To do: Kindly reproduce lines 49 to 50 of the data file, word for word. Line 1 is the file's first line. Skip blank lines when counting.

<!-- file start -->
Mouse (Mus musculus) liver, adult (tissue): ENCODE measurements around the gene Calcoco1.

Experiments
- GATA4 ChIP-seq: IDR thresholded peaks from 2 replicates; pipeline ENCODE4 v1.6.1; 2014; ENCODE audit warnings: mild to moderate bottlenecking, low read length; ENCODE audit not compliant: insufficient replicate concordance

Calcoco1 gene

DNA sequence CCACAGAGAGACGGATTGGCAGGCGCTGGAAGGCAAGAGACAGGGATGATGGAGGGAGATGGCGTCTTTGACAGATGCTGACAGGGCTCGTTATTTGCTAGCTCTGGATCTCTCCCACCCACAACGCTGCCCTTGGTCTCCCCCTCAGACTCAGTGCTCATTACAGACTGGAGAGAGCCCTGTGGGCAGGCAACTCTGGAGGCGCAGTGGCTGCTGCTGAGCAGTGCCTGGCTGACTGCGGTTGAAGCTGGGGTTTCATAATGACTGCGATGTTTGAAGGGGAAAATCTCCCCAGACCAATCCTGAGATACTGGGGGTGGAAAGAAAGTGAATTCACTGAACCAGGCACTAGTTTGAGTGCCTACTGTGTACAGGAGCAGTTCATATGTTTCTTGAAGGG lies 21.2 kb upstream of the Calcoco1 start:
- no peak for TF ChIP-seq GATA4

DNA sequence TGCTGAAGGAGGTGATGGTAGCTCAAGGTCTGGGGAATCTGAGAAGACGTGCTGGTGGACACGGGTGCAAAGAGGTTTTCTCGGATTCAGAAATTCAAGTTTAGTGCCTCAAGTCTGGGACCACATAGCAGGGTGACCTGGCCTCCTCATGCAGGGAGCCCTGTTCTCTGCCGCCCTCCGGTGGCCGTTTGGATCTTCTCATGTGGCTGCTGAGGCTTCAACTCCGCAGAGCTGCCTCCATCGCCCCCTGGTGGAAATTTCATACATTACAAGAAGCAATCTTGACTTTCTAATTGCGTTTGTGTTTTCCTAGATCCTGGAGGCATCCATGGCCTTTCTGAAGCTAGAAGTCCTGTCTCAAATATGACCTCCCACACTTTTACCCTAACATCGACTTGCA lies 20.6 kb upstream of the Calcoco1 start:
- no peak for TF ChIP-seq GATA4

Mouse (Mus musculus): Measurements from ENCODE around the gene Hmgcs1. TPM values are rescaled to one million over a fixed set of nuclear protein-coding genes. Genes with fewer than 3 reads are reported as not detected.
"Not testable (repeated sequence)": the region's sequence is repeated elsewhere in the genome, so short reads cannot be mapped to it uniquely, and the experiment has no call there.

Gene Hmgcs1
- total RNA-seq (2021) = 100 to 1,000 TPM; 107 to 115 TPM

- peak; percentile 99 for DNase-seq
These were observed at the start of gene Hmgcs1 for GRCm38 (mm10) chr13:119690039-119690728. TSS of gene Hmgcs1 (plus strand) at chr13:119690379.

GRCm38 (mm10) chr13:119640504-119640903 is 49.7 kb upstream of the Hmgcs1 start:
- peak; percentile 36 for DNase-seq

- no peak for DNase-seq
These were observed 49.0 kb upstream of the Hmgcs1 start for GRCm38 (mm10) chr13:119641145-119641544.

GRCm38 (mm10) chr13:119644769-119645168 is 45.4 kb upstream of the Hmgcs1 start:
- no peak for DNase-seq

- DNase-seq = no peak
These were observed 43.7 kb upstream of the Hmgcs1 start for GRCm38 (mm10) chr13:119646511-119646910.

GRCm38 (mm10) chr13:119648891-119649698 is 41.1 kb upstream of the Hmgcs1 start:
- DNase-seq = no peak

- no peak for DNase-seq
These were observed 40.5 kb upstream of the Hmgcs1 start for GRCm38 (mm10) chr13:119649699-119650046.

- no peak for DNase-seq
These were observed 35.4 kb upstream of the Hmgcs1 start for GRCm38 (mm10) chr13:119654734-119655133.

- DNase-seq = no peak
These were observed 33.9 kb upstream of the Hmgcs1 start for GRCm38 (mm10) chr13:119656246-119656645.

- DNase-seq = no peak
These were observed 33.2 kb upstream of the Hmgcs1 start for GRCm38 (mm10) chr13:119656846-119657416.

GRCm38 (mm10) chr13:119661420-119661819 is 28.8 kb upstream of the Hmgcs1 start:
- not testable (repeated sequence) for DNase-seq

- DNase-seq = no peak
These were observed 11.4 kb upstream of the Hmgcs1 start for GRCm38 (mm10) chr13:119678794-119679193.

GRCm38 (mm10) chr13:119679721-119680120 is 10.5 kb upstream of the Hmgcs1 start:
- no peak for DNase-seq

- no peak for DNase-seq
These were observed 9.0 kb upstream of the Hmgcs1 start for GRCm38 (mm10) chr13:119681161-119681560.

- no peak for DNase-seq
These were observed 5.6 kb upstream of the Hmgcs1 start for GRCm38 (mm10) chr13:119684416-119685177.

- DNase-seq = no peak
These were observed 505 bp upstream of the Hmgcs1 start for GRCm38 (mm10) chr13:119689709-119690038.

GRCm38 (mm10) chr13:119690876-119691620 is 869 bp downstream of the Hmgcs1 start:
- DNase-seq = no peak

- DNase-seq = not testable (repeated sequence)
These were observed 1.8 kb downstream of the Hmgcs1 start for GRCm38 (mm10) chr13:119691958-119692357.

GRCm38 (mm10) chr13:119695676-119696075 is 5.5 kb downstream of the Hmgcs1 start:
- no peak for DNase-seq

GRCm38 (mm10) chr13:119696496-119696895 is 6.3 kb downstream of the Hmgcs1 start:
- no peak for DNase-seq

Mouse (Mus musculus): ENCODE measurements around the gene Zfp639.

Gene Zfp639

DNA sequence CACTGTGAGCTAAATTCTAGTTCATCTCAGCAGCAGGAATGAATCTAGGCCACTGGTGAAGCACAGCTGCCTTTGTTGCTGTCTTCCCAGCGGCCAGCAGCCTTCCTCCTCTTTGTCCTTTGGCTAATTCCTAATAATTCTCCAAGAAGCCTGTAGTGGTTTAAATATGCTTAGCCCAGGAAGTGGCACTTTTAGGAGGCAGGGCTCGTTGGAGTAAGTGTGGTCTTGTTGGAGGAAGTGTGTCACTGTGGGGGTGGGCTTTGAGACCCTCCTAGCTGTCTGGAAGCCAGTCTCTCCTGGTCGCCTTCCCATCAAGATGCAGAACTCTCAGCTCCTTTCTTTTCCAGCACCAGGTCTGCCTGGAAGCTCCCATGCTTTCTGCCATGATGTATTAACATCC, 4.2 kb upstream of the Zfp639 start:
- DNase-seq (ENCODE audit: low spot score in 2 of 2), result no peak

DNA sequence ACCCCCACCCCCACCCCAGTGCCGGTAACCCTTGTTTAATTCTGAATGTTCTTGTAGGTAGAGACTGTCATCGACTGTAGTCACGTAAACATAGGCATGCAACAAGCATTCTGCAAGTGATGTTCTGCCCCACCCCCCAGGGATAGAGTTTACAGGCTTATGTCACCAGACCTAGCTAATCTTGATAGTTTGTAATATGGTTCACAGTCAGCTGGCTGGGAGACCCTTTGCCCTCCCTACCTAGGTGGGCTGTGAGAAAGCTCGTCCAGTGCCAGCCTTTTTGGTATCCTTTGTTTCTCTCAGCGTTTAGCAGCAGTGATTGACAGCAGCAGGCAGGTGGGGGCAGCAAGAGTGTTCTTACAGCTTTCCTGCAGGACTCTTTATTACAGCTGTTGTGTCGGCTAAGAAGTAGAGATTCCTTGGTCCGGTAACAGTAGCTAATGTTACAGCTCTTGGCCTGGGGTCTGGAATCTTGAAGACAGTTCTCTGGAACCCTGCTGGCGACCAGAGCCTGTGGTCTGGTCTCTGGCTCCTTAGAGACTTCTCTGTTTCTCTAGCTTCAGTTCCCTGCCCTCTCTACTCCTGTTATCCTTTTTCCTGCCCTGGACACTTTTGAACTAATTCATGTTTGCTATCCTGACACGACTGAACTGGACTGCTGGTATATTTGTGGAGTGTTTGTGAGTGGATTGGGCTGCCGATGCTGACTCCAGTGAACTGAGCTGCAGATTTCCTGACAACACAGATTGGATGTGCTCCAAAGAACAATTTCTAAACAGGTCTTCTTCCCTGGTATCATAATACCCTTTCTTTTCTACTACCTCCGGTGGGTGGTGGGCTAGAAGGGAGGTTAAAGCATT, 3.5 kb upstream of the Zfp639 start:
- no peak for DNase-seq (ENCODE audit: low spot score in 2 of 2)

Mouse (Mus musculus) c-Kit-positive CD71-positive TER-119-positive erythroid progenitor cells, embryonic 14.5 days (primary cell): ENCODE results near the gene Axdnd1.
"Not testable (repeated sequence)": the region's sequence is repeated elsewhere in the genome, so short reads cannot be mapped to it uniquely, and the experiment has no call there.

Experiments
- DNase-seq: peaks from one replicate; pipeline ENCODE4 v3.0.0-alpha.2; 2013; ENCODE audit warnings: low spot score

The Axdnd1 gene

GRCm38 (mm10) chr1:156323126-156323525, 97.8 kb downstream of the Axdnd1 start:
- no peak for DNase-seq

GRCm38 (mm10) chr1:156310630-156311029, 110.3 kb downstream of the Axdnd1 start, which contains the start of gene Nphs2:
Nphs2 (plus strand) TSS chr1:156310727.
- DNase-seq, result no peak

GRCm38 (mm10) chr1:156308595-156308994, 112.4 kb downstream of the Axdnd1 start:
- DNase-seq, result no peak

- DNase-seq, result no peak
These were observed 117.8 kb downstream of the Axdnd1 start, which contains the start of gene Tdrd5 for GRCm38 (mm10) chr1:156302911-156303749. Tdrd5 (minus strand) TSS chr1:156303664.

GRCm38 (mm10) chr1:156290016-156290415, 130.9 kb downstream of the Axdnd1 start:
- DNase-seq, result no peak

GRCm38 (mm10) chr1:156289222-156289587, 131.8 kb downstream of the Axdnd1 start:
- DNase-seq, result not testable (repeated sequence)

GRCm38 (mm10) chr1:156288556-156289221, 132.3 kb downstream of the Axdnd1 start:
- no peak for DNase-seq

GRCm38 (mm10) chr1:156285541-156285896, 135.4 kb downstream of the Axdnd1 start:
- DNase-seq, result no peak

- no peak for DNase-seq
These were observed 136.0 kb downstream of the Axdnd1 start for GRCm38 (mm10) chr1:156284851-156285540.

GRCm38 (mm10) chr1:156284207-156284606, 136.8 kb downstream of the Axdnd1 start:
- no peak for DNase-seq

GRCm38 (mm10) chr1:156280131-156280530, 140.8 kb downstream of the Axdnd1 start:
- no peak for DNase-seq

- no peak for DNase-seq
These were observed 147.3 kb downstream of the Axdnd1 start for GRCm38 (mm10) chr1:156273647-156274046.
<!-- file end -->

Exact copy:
GRCm38 (mm10) chr13:119695676-119696075 is 5.5 kb downstream of the Hmgcs1 start:
- no peak for DNase-seq